To address these challenge and escape from “middle-income trap”, the Royal Thai Government recognizes the importance of a green growth approach to reaching its full development potential. Thailand 4.0 initiative outlines a new model of growth that relies on a value-based economy, which focuses on innovation, technology and services. Green growth is well reflected in Thailand’s policy and planning documents, including the Twelfth National Economic and Social Development Plan (12th NESDP), Climate Change Master Plan, and international commitments such as the Sustainable Development Goals, and the Nationally Determined Contribution (NDC) which is the commitment to reduce national greenhouse gas emissions by 20-25% from business-as-usual levels by year 2030 under the Paris Agreement.
GGGI is in an ideal position to support Thailand in overcoming those challenges and achieving their development objectives. Since 2014, GGGI has been working closely with Thailand to achieve these development objectives. We worked together to develop the Industry GHG Reduction Roadmap for the Industrial Sector which was completed last year. Currently, we are working to accelerate NDC implementation, especially in the industrial sector.
Through our recent exercise on Thailand Country Planning Framework (CPF), comprehensive analysis and extensive consultations were conducted in order to identify the most appropriate areas of cooperation between Thailand and GGGI during 2017-2021. While the overall objective of our intervention will be to assist the country to deliver its 12th National Economic and Social Development Plan (NESDP), NDC, and renewable energy and energy efficiency targets, the two potential areas of works are: a) energy in industry; and b) green cities development.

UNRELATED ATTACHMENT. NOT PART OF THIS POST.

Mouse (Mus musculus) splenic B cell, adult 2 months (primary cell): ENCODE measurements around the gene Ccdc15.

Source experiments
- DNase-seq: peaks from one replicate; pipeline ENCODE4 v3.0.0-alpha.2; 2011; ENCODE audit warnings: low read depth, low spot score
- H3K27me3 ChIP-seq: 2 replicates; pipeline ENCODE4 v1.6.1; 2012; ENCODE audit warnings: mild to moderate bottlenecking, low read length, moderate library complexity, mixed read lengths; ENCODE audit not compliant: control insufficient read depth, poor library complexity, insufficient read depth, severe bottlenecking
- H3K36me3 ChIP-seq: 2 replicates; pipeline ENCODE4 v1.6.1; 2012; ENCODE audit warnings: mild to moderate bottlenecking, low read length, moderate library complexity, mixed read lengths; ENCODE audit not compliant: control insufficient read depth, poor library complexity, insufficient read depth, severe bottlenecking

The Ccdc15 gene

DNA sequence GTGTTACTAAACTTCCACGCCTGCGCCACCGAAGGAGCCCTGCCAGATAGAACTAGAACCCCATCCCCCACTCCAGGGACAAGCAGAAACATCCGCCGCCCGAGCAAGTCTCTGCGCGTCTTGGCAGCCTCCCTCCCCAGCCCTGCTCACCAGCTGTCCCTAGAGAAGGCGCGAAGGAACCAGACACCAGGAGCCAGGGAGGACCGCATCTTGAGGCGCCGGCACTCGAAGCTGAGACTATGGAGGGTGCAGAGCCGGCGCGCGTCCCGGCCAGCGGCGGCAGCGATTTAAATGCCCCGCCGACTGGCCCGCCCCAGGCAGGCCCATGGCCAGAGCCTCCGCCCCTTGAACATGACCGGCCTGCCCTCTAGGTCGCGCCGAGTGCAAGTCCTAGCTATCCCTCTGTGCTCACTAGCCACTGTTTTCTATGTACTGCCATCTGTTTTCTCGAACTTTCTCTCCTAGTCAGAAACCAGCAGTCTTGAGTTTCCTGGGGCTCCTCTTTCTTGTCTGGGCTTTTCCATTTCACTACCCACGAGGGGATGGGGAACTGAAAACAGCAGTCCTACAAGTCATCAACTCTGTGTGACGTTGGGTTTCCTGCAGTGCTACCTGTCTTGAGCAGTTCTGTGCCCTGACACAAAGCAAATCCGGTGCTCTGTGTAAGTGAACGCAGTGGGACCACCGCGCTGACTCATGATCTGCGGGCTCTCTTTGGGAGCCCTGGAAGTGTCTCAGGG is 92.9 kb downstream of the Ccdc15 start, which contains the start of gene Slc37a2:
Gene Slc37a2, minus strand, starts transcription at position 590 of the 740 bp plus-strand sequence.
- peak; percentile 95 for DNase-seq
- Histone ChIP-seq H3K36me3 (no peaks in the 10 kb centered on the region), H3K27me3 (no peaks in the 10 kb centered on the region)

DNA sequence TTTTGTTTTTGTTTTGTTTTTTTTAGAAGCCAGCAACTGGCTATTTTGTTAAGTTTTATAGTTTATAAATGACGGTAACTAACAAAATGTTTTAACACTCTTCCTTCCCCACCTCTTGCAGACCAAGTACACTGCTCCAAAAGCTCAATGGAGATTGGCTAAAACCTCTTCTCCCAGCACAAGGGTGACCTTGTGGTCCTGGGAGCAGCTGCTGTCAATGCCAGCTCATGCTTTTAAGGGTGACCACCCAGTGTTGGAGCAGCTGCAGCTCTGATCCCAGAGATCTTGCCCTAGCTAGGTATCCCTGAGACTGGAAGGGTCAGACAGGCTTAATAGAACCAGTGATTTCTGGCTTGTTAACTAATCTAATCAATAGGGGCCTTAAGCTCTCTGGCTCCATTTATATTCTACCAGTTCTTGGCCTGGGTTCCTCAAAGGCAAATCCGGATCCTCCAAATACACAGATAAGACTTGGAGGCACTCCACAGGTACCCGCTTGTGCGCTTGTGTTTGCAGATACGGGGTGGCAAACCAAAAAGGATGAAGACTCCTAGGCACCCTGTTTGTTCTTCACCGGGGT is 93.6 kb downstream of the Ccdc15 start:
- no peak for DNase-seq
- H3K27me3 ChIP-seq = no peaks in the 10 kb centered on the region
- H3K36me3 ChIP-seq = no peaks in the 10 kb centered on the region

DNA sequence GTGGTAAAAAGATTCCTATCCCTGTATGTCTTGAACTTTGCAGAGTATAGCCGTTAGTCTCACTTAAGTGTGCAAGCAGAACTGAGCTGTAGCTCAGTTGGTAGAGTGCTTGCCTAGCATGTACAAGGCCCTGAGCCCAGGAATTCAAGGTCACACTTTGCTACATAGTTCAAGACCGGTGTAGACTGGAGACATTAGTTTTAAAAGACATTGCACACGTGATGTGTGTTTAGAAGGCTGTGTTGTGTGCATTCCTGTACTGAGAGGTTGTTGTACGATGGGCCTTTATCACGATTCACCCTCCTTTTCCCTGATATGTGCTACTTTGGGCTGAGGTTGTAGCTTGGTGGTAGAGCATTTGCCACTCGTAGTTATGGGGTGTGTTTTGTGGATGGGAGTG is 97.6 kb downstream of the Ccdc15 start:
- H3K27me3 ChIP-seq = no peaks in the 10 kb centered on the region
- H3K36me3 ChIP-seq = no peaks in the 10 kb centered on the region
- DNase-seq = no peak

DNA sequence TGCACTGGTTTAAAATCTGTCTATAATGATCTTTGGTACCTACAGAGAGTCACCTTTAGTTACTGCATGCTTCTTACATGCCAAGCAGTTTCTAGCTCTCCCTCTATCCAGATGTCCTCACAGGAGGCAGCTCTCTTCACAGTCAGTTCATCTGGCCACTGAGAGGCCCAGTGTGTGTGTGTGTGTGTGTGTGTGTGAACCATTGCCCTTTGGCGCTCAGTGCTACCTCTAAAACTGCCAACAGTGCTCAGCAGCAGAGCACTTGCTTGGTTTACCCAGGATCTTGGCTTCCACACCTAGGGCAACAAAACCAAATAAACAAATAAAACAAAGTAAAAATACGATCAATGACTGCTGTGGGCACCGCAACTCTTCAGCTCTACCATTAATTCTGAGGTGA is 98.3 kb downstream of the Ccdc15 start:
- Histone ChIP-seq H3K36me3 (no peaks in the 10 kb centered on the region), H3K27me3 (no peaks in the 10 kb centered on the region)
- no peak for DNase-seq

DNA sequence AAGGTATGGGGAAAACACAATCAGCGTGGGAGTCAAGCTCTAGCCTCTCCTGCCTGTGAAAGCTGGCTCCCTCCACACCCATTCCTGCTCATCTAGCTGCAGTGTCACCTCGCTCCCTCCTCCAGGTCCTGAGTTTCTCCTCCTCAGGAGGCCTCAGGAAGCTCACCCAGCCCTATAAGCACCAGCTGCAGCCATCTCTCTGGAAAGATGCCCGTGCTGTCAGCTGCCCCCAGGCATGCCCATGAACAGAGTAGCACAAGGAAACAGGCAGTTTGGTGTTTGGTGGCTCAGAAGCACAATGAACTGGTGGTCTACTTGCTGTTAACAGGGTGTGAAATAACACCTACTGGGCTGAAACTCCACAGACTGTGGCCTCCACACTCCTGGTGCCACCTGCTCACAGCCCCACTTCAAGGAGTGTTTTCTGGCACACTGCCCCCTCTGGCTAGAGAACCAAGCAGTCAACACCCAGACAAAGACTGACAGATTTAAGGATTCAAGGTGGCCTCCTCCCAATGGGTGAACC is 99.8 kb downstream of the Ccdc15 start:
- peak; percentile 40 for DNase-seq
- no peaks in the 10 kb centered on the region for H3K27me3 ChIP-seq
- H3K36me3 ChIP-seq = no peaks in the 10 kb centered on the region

In energy in industry, GGGI aims to work with the country to increase investment in renewable energy (RE) and energy efficiency (EE) in the industrial sector. Since the beginning of GGGI’s presence in Thailand, GGGI has been working extensively on the industrial sector through the work on GHG reduction roadmap and NDC action plan development. With this, it enables GGGI to have strong expertise, experiences and networks working in the sector.
In green cities development, GGGI aims to work with the country to develop low-carbon, climate-resilient and livable cities that contribute to sustainable economic development and fair regional income distribution. Although this is a new area for GGGI in Thailand, GGGI can leverage our strong experiences from our programs in other countries; such as Cambodia, Philippines, and Mexico.
Of course, these two areas are not the only challenges the country is facing. There are many more which strongly requires concert efforts from government agencies, private companies, academia, civil societies, and all walk of life to address. However, these are the areas that GGGI has comparative advantage and strong experience. With this, we truly believe that we can make a difference on the ground and help Thailand transition to green growth.
These are not only GGGI’s commitment but they are also my personal endeavor. I want to proudly tell my grandchildren that I have been part of the efforts to improve the local environment, reduce global GHG emissions, and assist Thailand in transitioning to a green growth pathway, that will benefit them and their futures.
Khan Ram-Indra is GGGI’s Country Representative in Thailand.